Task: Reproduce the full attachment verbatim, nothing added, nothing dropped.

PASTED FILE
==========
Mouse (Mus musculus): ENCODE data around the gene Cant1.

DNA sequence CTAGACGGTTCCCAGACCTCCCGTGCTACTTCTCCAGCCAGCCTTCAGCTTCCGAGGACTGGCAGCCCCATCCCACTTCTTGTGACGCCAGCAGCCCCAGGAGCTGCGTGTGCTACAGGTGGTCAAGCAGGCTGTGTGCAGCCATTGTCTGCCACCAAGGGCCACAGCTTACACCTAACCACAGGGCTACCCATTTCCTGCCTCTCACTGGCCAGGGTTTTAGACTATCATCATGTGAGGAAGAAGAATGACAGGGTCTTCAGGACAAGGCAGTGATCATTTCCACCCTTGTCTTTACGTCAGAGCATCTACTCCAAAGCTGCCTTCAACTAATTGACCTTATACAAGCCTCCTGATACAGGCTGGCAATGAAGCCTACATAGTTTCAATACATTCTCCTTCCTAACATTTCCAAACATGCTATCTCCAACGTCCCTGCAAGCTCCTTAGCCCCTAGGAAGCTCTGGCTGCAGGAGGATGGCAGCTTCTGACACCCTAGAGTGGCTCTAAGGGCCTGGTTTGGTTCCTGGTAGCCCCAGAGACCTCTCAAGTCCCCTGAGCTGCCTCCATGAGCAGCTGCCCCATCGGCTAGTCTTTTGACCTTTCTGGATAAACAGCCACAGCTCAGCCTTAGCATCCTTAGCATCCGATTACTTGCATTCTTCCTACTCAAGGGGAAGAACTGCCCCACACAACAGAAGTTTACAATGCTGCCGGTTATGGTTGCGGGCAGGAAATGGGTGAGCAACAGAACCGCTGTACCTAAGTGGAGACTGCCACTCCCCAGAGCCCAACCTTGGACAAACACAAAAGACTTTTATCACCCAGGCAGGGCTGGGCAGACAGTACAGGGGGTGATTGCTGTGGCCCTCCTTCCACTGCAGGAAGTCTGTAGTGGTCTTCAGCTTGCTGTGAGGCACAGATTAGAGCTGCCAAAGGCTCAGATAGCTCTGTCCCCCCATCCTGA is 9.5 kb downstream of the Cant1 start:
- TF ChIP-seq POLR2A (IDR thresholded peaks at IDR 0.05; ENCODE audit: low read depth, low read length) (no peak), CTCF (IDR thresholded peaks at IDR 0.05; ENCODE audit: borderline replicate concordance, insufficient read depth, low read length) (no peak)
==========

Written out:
Mouse (Mus musculus): ENCODE data around the gene Cant1.

DNA sequence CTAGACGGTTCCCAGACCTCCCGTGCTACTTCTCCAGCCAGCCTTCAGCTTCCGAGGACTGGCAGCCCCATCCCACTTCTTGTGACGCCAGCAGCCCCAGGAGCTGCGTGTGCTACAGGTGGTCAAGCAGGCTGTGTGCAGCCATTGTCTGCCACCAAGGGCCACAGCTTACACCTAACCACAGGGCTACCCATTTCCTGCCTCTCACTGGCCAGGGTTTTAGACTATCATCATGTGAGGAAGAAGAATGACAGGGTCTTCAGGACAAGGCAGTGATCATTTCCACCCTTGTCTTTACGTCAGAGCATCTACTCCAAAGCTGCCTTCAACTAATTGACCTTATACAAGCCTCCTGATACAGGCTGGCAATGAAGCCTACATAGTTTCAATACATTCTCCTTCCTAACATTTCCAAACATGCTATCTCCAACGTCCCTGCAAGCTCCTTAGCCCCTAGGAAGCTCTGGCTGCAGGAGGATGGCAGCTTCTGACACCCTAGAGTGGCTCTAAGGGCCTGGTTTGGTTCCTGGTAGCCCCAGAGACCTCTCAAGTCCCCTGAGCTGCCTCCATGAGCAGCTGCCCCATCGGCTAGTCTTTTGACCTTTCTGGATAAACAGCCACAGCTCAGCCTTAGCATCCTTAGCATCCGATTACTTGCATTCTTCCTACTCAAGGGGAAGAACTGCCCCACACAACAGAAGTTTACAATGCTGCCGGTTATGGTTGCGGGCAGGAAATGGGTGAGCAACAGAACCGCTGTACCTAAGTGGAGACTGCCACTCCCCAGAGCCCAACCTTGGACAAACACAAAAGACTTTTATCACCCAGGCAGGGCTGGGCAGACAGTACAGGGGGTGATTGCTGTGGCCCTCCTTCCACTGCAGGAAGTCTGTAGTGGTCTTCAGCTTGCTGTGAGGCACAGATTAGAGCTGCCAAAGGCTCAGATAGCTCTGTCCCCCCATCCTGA is 9.5 kb downstream of the Cant1 start:
- TF ChIP-seq POLR2A (IDR thresholded peaks at IDR 0.05; ENCODE audit: low read depth, low read length) (no peak), CTCF (IDR thresholded peaks at IDR 0.05; ENCODE audit: borderline replicate concordance, insufficient read depth, low read length) (no peak)